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COURSE NAME: "African Atlantic: Slavery and Beyond - HONORS (This course carries 4 semester hours of credits. A minimum CUM GPA of 3.5 is required)"
SEMESTER & YEAR: Fall 2020

EMAIL: [email protected]
HOURS: TTH 11:30-12:45 PM
PREREQUISITES: Prerequisite: Junior Standing; Corequisite: EN 110

History Research Seminar300-level history courses designated by the prefix HS-RS indicate courses being offered as Research Seminars. These courses are writing-intensive and help to train students to carry out original research by guiding them through the preparation of a significant research paper. History majors are encouraged to take these before their senior year, and especially before the semester in which they prepare their thesis.
This course explores the roles played by and the experiences of Africans and their descendents in the Atlantic World from the development of regular trading contacts between West Africans and Europeans in the fifteenth century through the early stages of emancipation in the first half of the nineteenth century. Central themes are the development of distinctively African-American cultural patterns and identities, the diversity of African and African-American experiences, and African and African-American contributions to the making of the modern world.

Satisfies "Early Modern History" core course requirement for History majors.
We will determine the additional components for the Honor's variant of this course during the first two weeks of the semester--these may take the form of additional readings, discussions and short papers or of a more substantial research assignment.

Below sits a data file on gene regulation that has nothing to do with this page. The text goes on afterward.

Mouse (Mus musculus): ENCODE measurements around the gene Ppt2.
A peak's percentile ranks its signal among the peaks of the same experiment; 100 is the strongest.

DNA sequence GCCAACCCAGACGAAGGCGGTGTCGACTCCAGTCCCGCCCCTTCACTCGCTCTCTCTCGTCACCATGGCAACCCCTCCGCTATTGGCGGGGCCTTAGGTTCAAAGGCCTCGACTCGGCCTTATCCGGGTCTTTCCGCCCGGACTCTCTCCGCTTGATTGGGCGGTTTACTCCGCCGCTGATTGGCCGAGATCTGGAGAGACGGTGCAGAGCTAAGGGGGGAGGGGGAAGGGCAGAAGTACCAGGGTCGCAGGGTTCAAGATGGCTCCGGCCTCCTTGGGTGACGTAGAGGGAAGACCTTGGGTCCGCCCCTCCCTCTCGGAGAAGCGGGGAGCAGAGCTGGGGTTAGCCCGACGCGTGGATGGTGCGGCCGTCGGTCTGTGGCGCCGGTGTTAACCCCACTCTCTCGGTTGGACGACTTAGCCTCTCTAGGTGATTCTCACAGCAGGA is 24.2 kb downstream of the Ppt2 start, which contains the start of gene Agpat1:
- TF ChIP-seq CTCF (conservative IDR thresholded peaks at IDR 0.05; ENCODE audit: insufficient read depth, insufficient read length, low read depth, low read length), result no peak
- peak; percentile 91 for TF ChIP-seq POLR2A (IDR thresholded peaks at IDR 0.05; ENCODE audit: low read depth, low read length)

For an up-to-date syllabus regarding all other aspects of the course, see the syllabus for the 'regular' section of the course--available at https://www.johncabot.edu/academics/course-schedules-syllabi.aspx (Click on HS-RS 372).

In successfully completing this course, you will further develop your abilities to:

  • Evaluate/analyze differing scholarly arguments/ interpretations of historical problems (including ethnohistorical approaches)
  • Understand how context and audience contribute to shape historical interpretation/perspective
  • Formulate a research question about a historical topic
  • Assemble and critically evaluate primary and secondary sources
  • Be aware of the importance of finding, using and producing reliable information
  • Respect academic integrity and ethical standards
  • Effectively communicate information and ideas orally and in writing in accurate, polished, and persuasive English
Book TitleAuthorPublisherISBN numberLibrary Call NumberComments
Saltwater Slavery: A Middle Passage from Africa to American DiasporaStephanie E. SmallwoodHarvard University Press978-0674030688 Available at the Almost Corner Bookshop
Africa and Africans in the Making of the Atlantic World, 1400–1800 2nd editionJohn ThorntonCambridge University Press978-0521627245 Available at the Almost Corner Bookshop

In Class Participation This course will primarily be run as a seminar in which we discuss the assigned readings. As such, your active participation in our discussions is absolutely necessary to making the course work well. The high percentage of your grade that will be based on your participation reflects that fact. You should bring a question based on the readings that you believe we should discuss to each class. On occasion, additional brief in class or out of class reaction papers may be assigned as components of your participation grade. Please note that behaving in ways that create distractions for other members of the class (including the professor) will lower your participation grade. Such behavior includes, but is not limited to: messaging, checking social media, catching up on e-mail, watching on-line videos, playing games, reading non-class related materials, studying for other courses, shopping on-line, and generally any activity that detracts from your or any other classmate's full participation in what we are doing in the classroom.20%